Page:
Entanglement is “the characteristic trait of quantum mechanics,” as Schrödinger phrased it in the early days of quantum theory in 1935. It is, however, not only a fundamental physical phenomenon that exhibits counterintuitive correlations between two or more distant objects. Especially when shared by many different entities, entanglement is a resource for applications in quantum information, such as quantum communication networks or even quantum computation.

Proper entangled states for such applications require significant engineering and are typically not available at the push of a button. Only specific forms of entanglement are directly obtainable as the output of a laser light source, when the laser operates in the frequency-comb regime (with many equally spaced spectral components) and when its frequency modes are subject to the effect of parametric down-conversion (with a single photon converted into a photon pair whose total energy equals that of the input photon). However, in *Physical Review A*, R. Medeiros de Araújo, from the Kastler Brossel Laboratory, France, and colleagues report an optical experiment [1], in which they show that a much larger variety of multimode entangled states is already embedded in a down-converted frequency comb—including states of immediate use in quantum information processing. To reveal the different entangled states, their trick is to choose the right spectral-mode basis both for the source and the detector, with no need for changing the optical elements at different target states. In a way, this is like a painter who first mixes together all the different colors on the palette and then applies the new colors with a paintbrush in any desired form.

Quantum states containing entanglement between many parties, such as many qubits, may be represented in terms of mathematical graphs, where the connections between two nodes (corresponding to, e.g., two qubits) of the graph usually indicate the bipartite entangling interactions or gates used to build up the entire graph state. The most important graph of this type is an arbitrarily large two-dimensional lattice, representing a so-called cluster state—a state that can be used for quantum computation [2]. This particular form of quantum computation corresponds to a “one-way” quantum computer, where a quantum algorithm is run by sequentially performing irreversible, projective measurements on the individual nodes of a fixed cluster state. It is unlike the standard, “two-way” circuit model of quantum computation, where each quantum circuit consists of a sequence of unitary quantum gates that transform the input states in a nontrivial but reversible fashion. Universality is achieved in the one-way model by an appropriate choice of the measurement basis for each node, including a possible adjustment of the bases in later measurements, depending on the outcomes of earlier measurements.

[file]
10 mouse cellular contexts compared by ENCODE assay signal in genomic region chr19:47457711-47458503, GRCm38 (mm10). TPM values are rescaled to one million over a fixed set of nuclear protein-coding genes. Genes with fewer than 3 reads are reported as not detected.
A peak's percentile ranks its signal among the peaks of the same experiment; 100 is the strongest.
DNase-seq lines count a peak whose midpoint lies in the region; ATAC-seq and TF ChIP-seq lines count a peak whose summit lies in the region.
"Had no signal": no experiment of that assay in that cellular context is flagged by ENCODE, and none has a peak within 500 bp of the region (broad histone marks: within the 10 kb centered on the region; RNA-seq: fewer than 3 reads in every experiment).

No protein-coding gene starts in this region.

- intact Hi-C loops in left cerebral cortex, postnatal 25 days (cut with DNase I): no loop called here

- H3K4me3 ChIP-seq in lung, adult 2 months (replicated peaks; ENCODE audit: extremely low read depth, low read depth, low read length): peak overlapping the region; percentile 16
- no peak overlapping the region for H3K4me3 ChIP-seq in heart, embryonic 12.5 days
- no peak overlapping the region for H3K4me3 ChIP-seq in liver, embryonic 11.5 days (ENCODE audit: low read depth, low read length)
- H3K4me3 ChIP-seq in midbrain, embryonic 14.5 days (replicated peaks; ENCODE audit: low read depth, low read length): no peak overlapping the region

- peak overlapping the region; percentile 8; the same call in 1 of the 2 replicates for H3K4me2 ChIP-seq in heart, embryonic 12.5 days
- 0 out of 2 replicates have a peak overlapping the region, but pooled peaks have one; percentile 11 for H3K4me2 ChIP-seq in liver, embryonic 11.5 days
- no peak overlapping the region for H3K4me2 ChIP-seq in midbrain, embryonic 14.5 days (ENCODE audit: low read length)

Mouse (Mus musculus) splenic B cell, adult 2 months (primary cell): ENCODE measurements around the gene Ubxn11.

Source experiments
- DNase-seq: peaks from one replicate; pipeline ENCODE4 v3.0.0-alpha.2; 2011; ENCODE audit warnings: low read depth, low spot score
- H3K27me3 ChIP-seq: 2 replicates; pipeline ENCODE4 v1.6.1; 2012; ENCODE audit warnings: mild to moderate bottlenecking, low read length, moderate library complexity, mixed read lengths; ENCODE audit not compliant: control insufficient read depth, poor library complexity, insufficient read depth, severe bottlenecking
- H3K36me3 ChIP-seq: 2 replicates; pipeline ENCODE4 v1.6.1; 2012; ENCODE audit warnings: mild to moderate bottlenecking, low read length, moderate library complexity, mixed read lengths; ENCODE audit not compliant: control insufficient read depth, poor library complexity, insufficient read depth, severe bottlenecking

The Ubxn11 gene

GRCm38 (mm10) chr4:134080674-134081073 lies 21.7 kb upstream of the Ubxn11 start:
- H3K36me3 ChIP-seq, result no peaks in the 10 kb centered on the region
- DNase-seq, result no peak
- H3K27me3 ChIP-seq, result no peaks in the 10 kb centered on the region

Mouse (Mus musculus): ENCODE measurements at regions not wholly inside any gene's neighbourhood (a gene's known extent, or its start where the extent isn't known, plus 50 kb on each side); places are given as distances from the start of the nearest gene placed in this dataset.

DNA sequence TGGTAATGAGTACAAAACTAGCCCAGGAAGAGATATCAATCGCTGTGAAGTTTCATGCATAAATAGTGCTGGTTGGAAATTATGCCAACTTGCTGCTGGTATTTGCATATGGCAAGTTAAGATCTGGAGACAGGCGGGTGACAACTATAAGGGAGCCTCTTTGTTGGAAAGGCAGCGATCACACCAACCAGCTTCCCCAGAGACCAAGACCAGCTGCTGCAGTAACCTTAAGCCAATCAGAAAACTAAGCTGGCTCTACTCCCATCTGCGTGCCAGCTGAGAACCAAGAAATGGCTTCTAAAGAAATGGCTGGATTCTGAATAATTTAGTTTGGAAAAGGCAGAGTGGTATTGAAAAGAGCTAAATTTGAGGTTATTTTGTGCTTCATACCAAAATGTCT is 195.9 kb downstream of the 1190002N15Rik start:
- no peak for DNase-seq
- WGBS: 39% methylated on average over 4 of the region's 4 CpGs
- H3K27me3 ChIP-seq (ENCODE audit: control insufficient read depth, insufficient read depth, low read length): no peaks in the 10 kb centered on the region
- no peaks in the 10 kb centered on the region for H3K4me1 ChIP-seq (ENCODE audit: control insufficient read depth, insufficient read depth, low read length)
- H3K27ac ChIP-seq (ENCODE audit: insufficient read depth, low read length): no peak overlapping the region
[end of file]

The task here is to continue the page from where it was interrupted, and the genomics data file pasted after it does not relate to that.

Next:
On the more practical side, the one-way cluster-state model turned out to be very attractive for experimentalists: proof-of-principle demonstrations of elementary quantum computer components no longer depended on a robust implementation of certain quantum gates, but rather on the efficient generation of certain quantum states. Once created, gates can be obtained from these states by simply looking at parts of the states through measurements. For instance, a supply of two-qubit entangling gates is already contained in the connections of a multiqubit cluster state and these gates can be applied at any time upon signal qubits that propagate through the cluster. In a quantum optical implementation, the specific choice of encoding (i.e., how the state is represented in terms of optical properties) then determines which is harder: engineering a general-purpose quantum state or adjusting the measurement apparatus in a sufficiently general way.

A traditional way to encode a qubit optically is in the two orthogonal polarizations of a single photon. In this setup, measuring one qubit (i.e., photon) in an arbitrary (polarization) basis is easy, but entangling two or more qubits (i.e., photons) is hard. Such entangling operations are either probabilistic, or they require impractically strong nonlinear interactions in order to make the individual photons “talk to each other.” Moreover, even the production of single photons or some small-scale entangled states of a very few photons based on parametric down-conversion is rather inefficient, as it must be “heralded” by one or more photon detector clicks. Building large-scale multiphoton entanglement from these elementary sources is therefore a demanding task and its potential use for quantum computation depends on the scaling of all these probabilistic elements together with methods for storing and recycling incomplete cluster states.